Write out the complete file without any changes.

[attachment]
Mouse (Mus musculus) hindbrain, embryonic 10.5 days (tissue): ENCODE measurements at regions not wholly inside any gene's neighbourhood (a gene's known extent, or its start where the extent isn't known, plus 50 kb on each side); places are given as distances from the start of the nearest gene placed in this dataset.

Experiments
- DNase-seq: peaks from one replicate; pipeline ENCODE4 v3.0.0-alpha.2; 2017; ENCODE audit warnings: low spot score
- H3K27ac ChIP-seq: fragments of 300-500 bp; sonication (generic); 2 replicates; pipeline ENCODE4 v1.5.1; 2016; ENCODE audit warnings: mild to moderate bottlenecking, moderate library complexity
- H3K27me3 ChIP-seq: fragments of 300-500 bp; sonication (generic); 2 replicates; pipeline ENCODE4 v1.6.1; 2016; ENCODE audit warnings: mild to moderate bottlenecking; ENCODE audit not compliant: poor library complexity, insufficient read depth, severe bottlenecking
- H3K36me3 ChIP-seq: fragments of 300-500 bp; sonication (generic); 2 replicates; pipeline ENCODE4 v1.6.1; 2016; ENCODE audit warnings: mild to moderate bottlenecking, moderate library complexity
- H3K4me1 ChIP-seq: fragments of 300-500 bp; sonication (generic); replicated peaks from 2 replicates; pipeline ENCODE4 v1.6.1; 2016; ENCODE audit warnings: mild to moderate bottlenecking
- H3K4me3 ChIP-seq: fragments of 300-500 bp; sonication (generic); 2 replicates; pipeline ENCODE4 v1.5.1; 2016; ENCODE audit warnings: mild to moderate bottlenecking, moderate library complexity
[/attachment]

Mouse (Mus musculus) hindbrain, embryonic 10.5 days (tissue): ENCODE measurements at regions not wholly inside any gene's neighbourhood (a gene's known extent, or its start where the extent isn't known, plus 50 kb on each side); places are given as distances from the start of the nearest gene placed in this dataset.

Experiments
- DNase-seq: peaks from one replicate; pipeline ENCODE4 v3.0.0-alpha.2; 2017; ENCODE audit warnings: low spot score
- H3K27ac ChIP-seq: fragments of 300-500 bp; sonication (generic); 2 replicates; pipeline ENCODE4 v1.5.1; 2016; ENCODE audit warnings: mild to moderate bottlenecking, moderate library complexity
- H3K27me3 ChIP-seq: fragments of 300-500 bp; sonication (generic); 2 replicates; pipeline ENCODE4 v1.6.1; 2016; ENCODE audit warnings: mild to moderate bottlenecking; ENCODE audit not compliant: poor library complexity, insufficient read depth, severe bottlenecking
- H3K36me3 ChIP-seq: fragments of 300-500 bp; sonication (generic); 2 replicates; pipeline ENCODE4 v1.6.1; 2016; ENCODE audit warnings: mild to moderate bottlenecking, moderate library complexity
- H3K4me1 ChIP-seq: fragments of 300-500 bp; sonication (generic); replicated peaks from 2 replicates; pipeline ENCODE4 v1.6.1; 2016; ENCODE audit warnings: mild to moderate bottlenecking
- H3K4me3 ChIP-seq: fragments of 300-500 bp; sonication (generic); 2 replicates; pipeline ENCODE4 v1.5.1; 2016; ENCODE audit warnings: mild to moderate bottlenecking, moderate library complexity